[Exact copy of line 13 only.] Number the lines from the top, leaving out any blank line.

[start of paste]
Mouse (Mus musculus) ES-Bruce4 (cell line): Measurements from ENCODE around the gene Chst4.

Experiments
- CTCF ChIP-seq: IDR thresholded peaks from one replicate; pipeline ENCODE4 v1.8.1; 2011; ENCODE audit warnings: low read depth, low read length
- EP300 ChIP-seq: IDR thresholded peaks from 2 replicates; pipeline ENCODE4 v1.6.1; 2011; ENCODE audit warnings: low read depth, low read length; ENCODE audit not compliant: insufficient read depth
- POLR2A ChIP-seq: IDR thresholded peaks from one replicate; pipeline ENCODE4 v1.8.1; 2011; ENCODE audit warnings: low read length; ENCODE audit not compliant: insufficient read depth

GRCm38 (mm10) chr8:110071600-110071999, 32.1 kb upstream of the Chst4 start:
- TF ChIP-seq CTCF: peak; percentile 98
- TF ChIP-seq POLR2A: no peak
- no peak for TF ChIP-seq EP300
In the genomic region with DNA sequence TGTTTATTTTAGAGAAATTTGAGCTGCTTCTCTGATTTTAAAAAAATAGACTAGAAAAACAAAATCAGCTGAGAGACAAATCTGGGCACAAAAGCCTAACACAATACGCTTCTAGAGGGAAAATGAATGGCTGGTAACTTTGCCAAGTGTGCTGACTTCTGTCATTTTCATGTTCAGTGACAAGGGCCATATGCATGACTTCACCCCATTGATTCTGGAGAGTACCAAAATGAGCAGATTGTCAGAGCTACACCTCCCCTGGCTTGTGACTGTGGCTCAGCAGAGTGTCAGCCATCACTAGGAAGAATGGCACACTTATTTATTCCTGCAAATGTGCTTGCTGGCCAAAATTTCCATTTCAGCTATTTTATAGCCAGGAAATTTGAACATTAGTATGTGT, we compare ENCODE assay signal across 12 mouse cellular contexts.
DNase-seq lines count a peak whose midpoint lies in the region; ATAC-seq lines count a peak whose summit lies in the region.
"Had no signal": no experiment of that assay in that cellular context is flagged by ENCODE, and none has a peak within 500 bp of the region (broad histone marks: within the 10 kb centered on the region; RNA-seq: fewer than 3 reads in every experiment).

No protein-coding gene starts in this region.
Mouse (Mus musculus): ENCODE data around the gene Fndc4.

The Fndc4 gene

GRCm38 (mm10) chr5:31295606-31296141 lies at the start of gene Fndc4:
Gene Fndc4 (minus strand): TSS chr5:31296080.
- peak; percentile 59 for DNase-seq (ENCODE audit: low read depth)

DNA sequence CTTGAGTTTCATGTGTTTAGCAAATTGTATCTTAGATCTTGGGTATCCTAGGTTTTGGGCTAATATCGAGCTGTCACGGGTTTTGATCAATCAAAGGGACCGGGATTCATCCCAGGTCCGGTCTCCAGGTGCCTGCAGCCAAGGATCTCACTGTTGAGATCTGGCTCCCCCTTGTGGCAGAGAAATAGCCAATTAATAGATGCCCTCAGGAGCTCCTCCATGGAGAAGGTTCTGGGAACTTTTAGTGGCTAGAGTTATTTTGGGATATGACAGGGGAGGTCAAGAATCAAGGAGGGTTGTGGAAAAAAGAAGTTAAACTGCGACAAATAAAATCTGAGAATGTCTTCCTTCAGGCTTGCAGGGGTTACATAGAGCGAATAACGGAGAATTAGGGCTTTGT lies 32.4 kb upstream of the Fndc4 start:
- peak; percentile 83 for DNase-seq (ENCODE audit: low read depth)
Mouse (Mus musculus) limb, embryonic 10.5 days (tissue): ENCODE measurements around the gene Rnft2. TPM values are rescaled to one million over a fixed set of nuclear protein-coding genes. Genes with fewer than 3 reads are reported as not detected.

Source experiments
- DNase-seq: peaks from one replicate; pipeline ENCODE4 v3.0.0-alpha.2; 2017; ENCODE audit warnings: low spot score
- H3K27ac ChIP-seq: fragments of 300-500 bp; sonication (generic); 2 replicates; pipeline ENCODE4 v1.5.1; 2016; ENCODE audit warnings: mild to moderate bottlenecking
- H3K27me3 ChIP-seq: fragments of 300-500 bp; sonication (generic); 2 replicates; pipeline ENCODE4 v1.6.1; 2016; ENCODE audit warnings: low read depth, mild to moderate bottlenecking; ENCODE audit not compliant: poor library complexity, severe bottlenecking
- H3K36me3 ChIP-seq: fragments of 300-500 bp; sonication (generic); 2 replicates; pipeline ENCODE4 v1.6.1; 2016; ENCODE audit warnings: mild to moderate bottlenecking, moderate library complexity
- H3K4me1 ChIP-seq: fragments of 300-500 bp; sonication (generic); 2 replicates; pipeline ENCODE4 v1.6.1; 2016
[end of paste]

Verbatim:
No protein-coding gene starts in this region.